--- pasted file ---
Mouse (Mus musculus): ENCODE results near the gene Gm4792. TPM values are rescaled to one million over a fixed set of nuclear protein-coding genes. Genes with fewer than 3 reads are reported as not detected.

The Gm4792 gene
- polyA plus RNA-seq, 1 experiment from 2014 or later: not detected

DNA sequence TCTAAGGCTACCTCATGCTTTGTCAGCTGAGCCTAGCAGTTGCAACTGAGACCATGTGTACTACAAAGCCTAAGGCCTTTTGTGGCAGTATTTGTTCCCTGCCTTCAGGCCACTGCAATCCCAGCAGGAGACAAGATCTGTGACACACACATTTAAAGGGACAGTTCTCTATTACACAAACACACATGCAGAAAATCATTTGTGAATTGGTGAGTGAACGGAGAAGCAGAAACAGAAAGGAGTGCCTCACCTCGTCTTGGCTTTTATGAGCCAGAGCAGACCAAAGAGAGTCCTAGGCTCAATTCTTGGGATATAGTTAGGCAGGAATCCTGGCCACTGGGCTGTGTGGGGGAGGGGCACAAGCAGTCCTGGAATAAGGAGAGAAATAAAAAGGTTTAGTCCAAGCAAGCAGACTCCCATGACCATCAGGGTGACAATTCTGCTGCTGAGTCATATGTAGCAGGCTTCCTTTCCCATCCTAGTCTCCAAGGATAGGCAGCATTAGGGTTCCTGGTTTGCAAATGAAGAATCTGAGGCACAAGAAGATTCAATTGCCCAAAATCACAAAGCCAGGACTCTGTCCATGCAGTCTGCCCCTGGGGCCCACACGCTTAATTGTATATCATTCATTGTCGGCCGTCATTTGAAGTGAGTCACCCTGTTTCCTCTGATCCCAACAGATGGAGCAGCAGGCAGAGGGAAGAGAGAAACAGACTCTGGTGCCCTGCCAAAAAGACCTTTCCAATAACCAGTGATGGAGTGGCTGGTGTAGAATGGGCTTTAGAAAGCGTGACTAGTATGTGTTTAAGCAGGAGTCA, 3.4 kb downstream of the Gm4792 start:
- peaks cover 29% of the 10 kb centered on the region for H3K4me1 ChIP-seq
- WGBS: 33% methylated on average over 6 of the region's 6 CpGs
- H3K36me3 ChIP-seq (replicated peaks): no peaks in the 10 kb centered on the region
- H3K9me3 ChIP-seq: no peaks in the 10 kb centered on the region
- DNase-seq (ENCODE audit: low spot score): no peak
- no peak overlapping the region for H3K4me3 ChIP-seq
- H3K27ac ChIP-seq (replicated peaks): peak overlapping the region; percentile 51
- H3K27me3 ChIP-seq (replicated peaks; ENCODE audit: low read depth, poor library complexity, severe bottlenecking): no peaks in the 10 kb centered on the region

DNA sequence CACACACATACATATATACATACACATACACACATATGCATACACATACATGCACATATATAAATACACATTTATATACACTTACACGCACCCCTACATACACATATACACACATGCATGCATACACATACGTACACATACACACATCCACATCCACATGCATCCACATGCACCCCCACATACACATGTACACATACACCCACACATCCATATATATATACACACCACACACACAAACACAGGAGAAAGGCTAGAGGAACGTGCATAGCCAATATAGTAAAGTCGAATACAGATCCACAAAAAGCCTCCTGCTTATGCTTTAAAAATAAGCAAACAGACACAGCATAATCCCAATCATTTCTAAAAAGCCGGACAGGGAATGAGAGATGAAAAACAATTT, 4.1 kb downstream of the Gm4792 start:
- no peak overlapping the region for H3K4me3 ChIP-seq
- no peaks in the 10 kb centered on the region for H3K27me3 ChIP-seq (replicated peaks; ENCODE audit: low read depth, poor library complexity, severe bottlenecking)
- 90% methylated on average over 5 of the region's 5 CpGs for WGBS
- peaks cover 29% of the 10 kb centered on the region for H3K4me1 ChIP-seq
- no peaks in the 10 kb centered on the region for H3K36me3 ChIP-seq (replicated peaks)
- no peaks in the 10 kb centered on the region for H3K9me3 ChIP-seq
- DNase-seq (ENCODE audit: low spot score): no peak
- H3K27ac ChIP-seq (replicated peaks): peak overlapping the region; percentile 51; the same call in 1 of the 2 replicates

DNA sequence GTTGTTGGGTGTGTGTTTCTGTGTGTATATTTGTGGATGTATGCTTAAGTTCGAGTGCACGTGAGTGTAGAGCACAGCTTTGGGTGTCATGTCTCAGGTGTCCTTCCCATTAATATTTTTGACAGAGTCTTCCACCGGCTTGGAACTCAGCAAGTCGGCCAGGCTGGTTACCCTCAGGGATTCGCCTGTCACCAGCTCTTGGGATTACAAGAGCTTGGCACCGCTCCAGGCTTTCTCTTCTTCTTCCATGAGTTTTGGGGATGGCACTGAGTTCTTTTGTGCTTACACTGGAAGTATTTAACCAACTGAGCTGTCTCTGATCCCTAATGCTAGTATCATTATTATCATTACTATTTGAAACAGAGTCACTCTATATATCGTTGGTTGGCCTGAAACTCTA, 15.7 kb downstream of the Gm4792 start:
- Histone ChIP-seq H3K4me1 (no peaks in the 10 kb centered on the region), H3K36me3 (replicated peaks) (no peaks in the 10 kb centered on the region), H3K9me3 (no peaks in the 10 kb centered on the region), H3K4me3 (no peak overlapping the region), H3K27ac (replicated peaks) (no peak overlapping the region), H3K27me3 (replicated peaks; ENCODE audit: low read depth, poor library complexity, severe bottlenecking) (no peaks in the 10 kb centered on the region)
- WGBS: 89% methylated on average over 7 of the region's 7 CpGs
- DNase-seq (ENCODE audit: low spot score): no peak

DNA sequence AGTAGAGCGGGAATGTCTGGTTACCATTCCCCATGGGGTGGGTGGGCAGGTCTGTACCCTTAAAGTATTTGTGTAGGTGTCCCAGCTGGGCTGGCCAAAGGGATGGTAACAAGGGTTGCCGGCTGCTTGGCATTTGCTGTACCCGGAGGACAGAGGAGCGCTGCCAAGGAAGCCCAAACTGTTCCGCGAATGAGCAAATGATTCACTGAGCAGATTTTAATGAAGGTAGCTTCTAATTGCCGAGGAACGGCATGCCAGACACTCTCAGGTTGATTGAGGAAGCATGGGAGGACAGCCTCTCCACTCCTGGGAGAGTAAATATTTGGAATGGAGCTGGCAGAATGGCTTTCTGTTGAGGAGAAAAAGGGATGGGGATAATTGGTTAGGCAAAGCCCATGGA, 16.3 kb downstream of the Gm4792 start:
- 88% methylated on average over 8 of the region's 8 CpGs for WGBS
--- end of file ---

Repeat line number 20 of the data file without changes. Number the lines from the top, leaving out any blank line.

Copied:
- DNase-seq (ENCODE audit: low spot score): no peak